udev Rules

udev stands for userspace /dev and is a device manager for the Linux kernel. The /dev path is ordinarily where device information is accessed from, udev rules allow you to alter this information in a predictable and permanent manner. For example, what drivers to use/blacklist for a specific device being plugged in.

udev rules are checked when:

  1. Booting up, all udev rules are parsed and a rules database is built in memory
  2. When an event happens, it checks its rule database and performs the appropriate actions.

In a nutshell, udev rules do always have two major parts:

  • Matches (“If the condition(s) matches”…). The operator for matches are == and !=
  • Actions (…“then do this!”). The operator for actions is: =

Shamelessly referencing the Arch wiki here, although Arch uses system.d for udev a lot of it still applies to Batocera:

Batocera supports booting up and event udev rules like with any ordinary operating system. These can be manipulated in the usual /etc/udev/rules.d/ directory. However, changes cannot be permanently stored there due to Batocera's filesystem (overlays can be used, but are forgotten between upgrades).

But if you only need event udev rules, then the /userdata/system/udev/rules.d/ path can be used instead. The path must be initially created manually.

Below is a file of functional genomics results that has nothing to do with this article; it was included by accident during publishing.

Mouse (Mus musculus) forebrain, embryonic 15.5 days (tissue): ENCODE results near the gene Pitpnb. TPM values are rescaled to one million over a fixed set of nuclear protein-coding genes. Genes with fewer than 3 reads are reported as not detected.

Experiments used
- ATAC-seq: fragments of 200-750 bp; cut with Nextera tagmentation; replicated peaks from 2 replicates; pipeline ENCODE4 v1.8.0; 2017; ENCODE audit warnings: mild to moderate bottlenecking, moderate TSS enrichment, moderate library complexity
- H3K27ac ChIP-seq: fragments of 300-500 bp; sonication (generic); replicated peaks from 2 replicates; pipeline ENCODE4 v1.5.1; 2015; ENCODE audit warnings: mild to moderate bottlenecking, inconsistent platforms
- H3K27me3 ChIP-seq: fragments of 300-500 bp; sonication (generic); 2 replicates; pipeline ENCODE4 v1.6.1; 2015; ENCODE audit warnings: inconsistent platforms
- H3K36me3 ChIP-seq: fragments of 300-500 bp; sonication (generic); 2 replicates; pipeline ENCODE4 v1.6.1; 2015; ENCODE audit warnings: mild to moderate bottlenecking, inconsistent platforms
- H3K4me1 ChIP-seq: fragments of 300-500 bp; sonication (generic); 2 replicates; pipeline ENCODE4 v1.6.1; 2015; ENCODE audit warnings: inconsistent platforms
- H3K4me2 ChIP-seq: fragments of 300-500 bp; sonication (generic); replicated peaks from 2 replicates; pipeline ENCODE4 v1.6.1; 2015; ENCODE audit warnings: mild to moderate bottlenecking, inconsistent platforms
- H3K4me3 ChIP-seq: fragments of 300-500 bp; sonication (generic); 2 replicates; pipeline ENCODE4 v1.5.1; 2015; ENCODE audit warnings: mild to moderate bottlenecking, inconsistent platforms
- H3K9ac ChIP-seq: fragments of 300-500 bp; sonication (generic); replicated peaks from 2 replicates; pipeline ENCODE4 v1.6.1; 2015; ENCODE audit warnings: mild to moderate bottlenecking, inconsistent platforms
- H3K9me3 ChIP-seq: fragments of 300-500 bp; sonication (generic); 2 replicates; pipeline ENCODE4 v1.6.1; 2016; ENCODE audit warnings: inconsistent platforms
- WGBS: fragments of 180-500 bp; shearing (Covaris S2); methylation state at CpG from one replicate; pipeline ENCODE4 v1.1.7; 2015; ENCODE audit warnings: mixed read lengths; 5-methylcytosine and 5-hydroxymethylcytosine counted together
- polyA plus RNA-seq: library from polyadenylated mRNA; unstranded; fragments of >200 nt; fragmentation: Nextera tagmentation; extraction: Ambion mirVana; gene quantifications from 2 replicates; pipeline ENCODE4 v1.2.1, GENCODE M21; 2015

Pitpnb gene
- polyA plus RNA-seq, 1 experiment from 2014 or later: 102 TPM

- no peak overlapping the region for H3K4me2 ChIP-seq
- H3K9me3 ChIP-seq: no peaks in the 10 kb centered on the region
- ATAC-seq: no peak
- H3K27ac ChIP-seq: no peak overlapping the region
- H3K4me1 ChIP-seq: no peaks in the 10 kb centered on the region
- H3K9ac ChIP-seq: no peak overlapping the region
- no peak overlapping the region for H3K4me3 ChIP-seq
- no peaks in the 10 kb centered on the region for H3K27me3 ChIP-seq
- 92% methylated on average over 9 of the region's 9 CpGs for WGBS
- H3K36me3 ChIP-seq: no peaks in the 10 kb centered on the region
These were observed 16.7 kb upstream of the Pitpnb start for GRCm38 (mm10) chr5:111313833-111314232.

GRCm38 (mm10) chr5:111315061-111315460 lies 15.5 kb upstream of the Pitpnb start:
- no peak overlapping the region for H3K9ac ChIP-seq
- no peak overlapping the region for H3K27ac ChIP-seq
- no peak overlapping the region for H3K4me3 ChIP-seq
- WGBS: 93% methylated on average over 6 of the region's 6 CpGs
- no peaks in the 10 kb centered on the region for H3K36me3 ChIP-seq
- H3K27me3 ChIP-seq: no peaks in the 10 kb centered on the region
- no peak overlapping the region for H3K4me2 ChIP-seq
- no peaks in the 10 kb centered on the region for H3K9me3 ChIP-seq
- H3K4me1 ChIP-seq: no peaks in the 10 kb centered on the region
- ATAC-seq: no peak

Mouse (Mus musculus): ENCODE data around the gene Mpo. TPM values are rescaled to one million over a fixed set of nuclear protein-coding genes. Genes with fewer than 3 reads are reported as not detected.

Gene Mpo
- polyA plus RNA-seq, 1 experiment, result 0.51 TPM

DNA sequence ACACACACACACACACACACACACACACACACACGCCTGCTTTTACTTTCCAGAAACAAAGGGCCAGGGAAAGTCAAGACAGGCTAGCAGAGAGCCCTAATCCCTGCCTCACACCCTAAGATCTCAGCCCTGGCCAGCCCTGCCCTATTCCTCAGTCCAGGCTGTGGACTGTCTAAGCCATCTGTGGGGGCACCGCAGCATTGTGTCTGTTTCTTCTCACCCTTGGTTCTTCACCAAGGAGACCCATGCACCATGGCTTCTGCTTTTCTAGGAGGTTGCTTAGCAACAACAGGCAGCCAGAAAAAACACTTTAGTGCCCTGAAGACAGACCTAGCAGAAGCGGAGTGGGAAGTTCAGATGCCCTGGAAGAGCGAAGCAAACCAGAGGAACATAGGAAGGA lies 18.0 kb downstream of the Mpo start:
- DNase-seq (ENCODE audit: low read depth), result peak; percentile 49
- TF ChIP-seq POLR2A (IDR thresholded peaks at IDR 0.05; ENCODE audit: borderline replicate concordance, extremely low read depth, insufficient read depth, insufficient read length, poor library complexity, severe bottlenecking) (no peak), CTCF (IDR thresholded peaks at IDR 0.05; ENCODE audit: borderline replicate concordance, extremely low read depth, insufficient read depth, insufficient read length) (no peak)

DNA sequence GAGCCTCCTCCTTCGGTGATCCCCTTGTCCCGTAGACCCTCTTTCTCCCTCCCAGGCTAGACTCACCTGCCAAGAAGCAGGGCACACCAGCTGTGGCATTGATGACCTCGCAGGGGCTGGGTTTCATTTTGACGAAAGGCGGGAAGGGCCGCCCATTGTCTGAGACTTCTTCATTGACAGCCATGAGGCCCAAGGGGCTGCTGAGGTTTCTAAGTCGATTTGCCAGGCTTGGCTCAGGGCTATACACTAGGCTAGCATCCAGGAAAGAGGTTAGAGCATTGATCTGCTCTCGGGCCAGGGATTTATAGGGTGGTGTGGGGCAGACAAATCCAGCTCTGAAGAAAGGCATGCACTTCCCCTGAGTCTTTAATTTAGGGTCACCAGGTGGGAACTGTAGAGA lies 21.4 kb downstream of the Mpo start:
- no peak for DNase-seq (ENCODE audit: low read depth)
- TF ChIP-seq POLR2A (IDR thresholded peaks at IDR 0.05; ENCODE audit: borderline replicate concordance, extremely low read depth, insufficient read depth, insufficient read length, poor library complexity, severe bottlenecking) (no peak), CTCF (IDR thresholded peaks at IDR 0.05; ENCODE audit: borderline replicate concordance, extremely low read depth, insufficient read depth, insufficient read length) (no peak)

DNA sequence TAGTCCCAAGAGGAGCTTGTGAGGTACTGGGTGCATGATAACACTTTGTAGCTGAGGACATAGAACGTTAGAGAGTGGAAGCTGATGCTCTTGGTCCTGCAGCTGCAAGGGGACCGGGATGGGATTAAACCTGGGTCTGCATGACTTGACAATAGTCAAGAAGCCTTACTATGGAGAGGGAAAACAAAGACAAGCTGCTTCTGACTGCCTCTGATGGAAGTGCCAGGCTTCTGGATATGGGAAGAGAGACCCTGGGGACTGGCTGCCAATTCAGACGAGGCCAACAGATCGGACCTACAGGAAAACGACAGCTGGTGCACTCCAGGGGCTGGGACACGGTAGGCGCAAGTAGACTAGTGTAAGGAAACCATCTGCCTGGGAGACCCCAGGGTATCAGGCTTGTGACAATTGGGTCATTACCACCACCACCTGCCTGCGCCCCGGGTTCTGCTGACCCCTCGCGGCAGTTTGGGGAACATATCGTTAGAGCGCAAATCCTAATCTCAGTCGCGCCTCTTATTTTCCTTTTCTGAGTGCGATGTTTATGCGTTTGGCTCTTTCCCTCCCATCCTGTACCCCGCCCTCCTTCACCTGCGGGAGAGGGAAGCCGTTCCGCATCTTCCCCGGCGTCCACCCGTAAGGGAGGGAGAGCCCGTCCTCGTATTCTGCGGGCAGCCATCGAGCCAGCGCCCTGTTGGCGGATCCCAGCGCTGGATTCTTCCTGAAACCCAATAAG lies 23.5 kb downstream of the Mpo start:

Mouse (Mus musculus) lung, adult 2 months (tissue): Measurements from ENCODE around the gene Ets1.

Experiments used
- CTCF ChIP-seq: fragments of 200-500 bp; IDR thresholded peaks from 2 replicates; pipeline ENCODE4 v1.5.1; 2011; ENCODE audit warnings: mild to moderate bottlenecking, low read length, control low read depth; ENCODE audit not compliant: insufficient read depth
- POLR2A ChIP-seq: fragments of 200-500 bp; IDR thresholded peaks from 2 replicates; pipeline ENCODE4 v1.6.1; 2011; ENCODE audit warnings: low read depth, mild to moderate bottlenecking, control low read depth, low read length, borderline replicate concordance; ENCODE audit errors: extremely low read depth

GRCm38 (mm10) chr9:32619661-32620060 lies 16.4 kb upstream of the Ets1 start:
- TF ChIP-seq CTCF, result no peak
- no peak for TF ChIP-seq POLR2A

For example, if you wanted to enable the Bluetooth passthrough udev rule of Dolphin for your own Bluetooth dongle (list of compatible adapters for Dolphin, not necessarily Batocera is further down that page), you would use this file:

52-dolphin.rules
SUBSYSTEM=="usb", ATTRS{idVendor}=="YOURVID", ATTRS{idProduct}=="YOURPID", TAG+="uaccess"

Where the values YOURVID and YOURPID are replaced according to your specific device found in the list mentioned above. Then save it and copy it to /userdata/system/udev/rules.d/52-dolphin.rules and reboot Batocera.

If the udev rule does not function in this path, then it is a booting up udev rule and must use the aforementioned /etc/udev/rules.d/ directory.

If you need something activated earlier in the boot process or something more intimate to the system, you can instead use boot scripts.

Udev doesn't strictly need the VID or PID to identify a device, its name attribute can be used instead (however this is more susceptible to being applied to the similar devices connected).

As an example, let's take the udev rule 52-dolphin.rules from above to dive a little deeper into udev rules:

SUBSYSTEM, ATTRS{idVendor} and ATTRS{idProduct} are all variables that do all have a == between them and their assigned values. This means they are all matches (conditions). On the other hand, the last variable TAG does have a +=, which adds itself to any other TAG action being executed on this specific event (e.g. by an additional udev rule matching the same event).

This udev rule can be read as follows:

If the detected device is a USB device with the vendor ID 'YOURVID' and the product ID 'YOURPID', then, in addition to any other TAG action on this specific event, tag the device with 'uaccess' (which provides access to the /dev/ file for the logged in user (in case of Batocera, mostly root user)).

Once Batocera has booted you can view the existing udev rules for your system in /etc/udev/rules.d/. You can do this from the file manager ([F1] on the system list) and going up one level, or via SSH. You cannot access this location from the network share, as it is outside of the userdata partition.